Mr. SMITH of New Jersey. Mr. Speaker, yesterday, the Subcommittee on Africa, Global Health, Global Human Rights, and International Organizations, which I chair, held a hearing that examined the challenges faced by the nations of Africa's Sahel region, especially the spread of terrorism and drug trafficking in the area. These problems alone pose a danger to the security of both the Sahel and developed countries, not only because of air traffic to West Africa that transits northern Mali, but also because of the use of the region as a base of attacks by Islamic extremists on Western targets. Moreover, the preexisting humanitarian crisis is now worsened, as are human rights concerns. The underlying political instability is becoming equally serious.
We held the hearing as a joint session because the threat we face goes beyond the jurisdiction of one subcommittee. It involves not only Africa's Sahel region, but also countries in North Africa, specifically Algeria and Libya. It also involves terrorist groups originating from and based in nations outside the Sahel. It is a sign of how seriously the Foreign Affairs Committee considers this matter that our three subcommittees have come together today to consider this matter.
There are various definitions of the Sahel, but for the purpose of the hearing, we meant the nations of Senegal, Mauritania, Mali, Burkina Faso, Niger and Chad.
In early 2012, the Government of Mali was overthrown in a military coup and subsequently lost control of the northern area of the country, which constitutes more than half of its land area. Mali had long been considered a stable example of African democracy, but as we learned in our Subcommittee's hearing in June 2012, the coup and resulting loss of so much territory revealed a hollowness and rot within the Mali democratic system. The influx of well-armed terrorist groups, broken promises to neglected ethnic groups, lack of adherence to democratic principles and rampant drug smuggling all made the Mali government vulnerable to breakdown. We must ask now whether other countries in Africa's Sahel region are also more vulnerable than we think.
Mali provided a staging ground for al-Qaeda in the Islamic Mahgreb, or AQIM, which is daily becoming an ever-greater threat in the region and perhaps globally. AQIM is considered the best funded of all al-Qaeda affiliates and, through its ties to other terrorist groups, may be funding their activities as well.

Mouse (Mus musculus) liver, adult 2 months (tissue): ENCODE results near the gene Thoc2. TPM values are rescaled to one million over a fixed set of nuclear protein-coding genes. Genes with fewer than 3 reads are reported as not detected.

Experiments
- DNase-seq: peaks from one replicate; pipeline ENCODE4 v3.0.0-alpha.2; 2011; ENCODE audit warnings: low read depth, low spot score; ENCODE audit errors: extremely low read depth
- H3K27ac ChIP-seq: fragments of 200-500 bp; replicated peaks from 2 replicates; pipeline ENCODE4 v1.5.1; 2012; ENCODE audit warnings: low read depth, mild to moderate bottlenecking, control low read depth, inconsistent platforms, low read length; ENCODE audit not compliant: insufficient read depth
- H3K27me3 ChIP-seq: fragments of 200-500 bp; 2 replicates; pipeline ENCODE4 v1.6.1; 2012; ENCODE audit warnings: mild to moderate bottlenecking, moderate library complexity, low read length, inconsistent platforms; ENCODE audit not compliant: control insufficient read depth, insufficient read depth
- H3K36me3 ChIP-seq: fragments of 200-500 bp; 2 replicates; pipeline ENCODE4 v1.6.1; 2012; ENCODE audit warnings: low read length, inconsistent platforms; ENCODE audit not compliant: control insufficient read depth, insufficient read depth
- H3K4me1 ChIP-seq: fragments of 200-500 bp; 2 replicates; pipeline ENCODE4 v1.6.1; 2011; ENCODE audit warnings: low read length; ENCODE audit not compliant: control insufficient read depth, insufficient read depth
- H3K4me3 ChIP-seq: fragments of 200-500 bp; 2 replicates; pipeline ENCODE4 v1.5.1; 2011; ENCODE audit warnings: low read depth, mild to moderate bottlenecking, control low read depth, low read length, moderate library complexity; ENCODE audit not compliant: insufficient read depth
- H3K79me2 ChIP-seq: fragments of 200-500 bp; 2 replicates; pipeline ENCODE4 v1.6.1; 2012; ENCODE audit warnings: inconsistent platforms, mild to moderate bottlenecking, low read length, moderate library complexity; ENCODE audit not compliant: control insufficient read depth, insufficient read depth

In a July Subcommittee hearing last year, we learned that Boko Haram in Nigeria is not a unified organization, but rather various factions--some of which are focused on embarrassing the Nigerian government, but others that have a more global jihadist view. It is the latter that have been present in northern Mali and pose a threat to Western interests. Boko Haram attacks led Nigerian President Goodluck Jonathan last week to declare a state of emergency in three northern states in his country. A radical Boko Haram splinter group, known as Ansaru, may have attacked Nigerian troops en route to the peacekeeping operation in Mali.
In Mali, three terrorist groups dominate the rebellion that split off the North: MUJWA, a splinter group of AQIM; Ansar al Deen, an Islamist Tuareg rebel group, and the MNLA, a more secular Tuareg group. These groups have different aims and sometimes clash with one another. Nevertheless, they collectively have posed and continue to pose a threat to the peace in Mali and the region. As a result of the rebel actions in northern Mali, there currently are more than 300,000 internally displaced persons in Mali, more than 74,000 refugees in Mauritania, 50,000 refugees in Niger and nearly 50,000 refugees in Burkina Faso. The displacement of nearly half a million Malians strains already-scarce resources in the Sahel, with aid recipients often in remote areas.
French forces were able to forestall a rebel advance into southern Mali earlier this year, and an African military contingent is in the process of being deployed to Mali even now. However, chasing rebels out of Mali's major northern towns will be easier than ending ongoing terrorist attacks or reconciling ethnic groups whose enmity has grown over the last year.